Beowulf Attacks Grendel's Mother
(A Short Description of the Passage)
Beowulf sees Grendel's mother in a cave. He tries to hit her with his sword, Unferth's Hrunting, but it fails to pierce her skin. So he throws the sword away and attacks the mother with his bare hands. He trusts "in his strength, his mighty hand-grip." Beowulf manages to throw Grendel's mother down; however, she quickly retaliates and is soon sitting on top of him. She tries to kill him with a dagger, but Beowulf's armor protects him this time. Beowulf managed to throw her off of himself and sees a sword of enormous size, which he immediately grabs.
This sword has a beautiful ornamented handle and a blade that is hinting that this is not an average sword. It …show more content…
Kennings and Other Elements
(Definitions, Identifications, and Explanations of Terms in the Passage)
Grendel's Mother - She is a woman with character. She is a beast with claws who fights pretty well. She is vicious and ill-tempered. All she wants is to avenge the death of her son killed by Beowulf. Sometimes she is called a Troll-wife. She dwells at the bottom of a mere in a cave.
Beowulf - He is strong; he is able to lift that which only four men can lift together - Grendel's head). Besides the head, he is able to lift the sword made by and for giants and fight with it. He is resolute, does not lose his coolness even though he is weaponless. He is pious, assigns all his victories to God's help. He is son of Ecgtheow, nephew of Hygelac, and later king of the Geats.
Fighting-gear, battle-gear Body armor
Life would have ended [...] Would have died under wide earth Handle
Hilt Lake, pond, swamp
PAGAN AND CHRISTIAN ELEMENTS AND IMPORTANT
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Beowulf discovers this and goes after the witch and battle. Beowulf is at the bottom of the lake and is fighting to death with Grendel’s mother. On page 60, “But her guest discovered that no sword could slice her evil skin, that Hrunting could not hurt her, was useless.” The quote explains once Beowulf knew his sword Hrunting had no effect on Grendel’s mother, Beowulf had to come up with another strategy to win the battle. Beowulf’s sword is destroyed while fighting Grendel’s mother, and tries to find a new weapon to fight with. On page 61, the quote says “Then he saw, hanging on the wall, a heavy sword, hammered by the giants, strong and blessed with their magic.” The quote is saying Beowulf uses the Giants strong, heavy, sword to fight Grendel’s mother and savagely cut through the witch’s neck. Now have killed Grendel and his mother. After defeating Grendel’s mother Beowulf decides to claim an award one last time for revenge. Page 62 quotes “Had sent him from Herot, then struck off his head with a single swift blow. The body jerked for the last time, then lay still.” Beowulf has cut off Grendel’s head as an act of revenge and claims the head as his reward and leaves Grendel’s body bleeding. Beowulf has slaughtered two monsters, claimed another prize, and once again saved the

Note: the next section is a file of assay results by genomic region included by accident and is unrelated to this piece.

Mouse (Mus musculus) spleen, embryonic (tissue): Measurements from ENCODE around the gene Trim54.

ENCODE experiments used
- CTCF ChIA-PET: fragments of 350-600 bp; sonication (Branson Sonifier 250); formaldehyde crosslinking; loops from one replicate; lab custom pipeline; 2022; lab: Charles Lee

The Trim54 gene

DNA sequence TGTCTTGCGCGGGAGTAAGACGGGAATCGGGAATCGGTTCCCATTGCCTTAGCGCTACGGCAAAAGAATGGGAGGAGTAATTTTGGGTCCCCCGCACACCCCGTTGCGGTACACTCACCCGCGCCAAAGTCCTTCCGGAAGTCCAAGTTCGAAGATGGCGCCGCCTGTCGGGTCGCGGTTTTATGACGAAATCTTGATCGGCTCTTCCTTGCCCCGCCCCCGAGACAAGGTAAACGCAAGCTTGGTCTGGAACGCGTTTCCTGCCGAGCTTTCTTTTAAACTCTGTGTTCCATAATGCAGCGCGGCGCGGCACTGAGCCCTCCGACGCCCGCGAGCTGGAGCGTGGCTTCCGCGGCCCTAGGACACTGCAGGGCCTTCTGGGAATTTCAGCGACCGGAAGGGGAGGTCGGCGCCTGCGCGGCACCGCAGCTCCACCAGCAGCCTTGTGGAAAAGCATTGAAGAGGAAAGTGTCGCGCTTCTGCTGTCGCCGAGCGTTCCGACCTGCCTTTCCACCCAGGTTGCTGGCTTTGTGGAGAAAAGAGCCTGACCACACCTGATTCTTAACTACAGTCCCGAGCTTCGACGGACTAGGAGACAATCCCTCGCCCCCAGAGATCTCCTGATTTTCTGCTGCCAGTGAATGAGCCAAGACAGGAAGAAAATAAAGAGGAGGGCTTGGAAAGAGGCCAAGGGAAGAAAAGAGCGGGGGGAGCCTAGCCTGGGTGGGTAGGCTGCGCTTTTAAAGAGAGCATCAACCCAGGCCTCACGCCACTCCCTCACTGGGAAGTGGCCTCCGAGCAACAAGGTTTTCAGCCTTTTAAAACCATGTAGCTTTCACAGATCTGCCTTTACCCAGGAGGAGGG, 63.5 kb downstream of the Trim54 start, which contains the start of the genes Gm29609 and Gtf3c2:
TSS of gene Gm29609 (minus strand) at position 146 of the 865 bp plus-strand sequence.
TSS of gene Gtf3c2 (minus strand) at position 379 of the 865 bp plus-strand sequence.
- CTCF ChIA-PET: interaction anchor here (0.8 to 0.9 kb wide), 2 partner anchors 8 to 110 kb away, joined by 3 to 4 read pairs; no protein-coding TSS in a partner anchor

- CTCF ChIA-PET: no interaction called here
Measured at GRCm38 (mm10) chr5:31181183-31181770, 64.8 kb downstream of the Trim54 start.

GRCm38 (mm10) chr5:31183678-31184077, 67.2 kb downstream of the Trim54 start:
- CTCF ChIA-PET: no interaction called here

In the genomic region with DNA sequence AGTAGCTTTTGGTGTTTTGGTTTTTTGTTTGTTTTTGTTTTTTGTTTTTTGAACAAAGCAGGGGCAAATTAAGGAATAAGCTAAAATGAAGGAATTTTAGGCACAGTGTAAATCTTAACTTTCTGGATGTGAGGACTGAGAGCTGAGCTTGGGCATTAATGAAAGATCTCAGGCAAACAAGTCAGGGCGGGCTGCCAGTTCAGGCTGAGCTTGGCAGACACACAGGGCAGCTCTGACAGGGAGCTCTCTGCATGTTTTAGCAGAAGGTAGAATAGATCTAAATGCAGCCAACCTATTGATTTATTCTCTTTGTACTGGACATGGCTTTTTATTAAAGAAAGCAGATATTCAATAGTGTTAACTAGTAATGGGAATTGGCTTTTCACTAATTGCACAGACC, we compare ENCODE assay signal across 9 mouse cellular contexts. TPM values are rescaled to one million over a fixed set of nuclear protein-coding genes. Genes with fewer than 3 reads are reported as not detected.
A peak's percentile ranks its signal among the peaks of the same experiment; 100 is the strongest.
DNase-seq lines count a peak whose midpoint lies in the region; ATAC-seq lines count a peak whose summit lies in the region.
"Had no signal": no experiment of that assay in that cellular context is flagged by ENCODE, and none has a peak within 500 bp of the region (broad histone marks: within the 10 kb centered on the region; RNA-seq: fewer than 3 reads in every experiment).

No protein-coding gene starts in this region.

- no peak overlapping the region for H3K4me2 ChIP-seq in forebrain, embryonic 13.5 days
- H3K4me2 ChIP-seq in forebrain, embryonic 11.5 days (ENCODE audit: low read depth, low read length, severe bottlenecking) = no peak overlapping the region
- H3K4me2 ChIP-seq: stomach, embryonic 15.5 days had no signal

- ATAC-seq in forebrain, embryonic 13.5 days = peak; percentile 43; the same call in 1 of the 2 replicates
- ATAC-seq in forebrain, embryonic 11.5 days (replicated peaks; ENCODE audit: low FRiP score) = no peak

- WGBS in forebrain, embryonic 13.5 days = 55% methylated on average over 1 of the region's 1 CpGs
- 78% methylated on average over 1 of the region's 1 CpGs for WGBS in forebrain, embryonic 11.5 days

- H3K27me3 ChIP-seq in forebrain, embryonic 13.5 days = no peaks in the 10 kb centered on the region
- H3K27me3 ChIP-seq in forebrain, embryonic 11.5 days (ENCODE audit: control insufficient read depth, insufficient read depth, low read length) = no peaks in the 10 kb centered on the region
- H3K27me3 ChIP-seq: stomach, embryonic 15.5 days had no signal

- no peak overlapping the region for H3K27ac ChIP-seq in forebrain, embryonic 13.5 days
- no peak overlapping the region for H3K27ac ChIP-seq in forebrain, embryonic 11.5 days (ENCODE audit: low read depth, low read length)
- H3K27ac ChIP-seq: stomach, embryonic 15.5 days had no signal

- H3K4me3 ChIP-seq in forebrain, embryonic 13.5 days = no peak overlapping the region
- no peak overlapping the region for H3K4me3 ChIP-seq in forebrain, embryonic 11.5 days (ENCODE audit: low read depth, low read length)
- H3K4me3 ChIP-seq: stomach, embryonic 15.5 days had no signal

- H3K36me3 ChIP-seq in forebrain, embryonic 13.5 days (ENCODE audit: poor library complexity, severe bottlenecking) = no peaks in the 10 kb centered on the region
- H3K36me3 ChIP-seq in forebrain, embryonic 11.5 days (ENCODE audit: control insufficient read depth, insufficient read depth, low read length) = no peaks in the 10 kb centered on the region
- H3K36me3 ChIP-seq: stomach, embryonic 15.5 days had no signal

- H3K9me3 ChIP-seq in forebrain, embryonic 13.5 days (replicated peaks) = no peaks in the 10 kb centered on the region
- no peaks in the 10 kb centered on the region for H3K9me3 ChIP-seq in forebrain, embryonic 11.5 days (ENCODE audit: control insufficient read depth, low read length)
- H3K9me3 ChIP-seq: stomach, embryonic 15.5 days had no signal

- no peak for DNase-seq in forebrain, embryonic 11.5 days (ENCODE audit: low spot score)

In the novel Grendel and the epic poem Beowulf the reader receives a better experience through a first person point of view. In John Gardner's Grendel which is written in first person the reader is constantly engaged. The authors use of first person provides the reader of Grendel’s thoughts and emotion. While, in the epic poem Beowulf which is written in 3rd person does not give the reader any personal connection.
“[Grendel’s] mother had sallied forth on a savage journey,/ grief-racked and ravenous, desperate for revenge” (Beowulf, 1276-1278). Her desire to avenge her son is carried out, but it ultimately leads to her death. Beowulf’s desire to garner fame and respect overpowers all of the raw emotion and anger felt by Grendel’s mother. She serves the purpose of showing the purest form of revenge, and how its blindness can lead to one’s demise.
The battle between Beowulf and Grendel's mother has its similarities and differences as well. Throughout the movie, clues are given about Grendel’s mother when encountering mysterious hands breaching the water while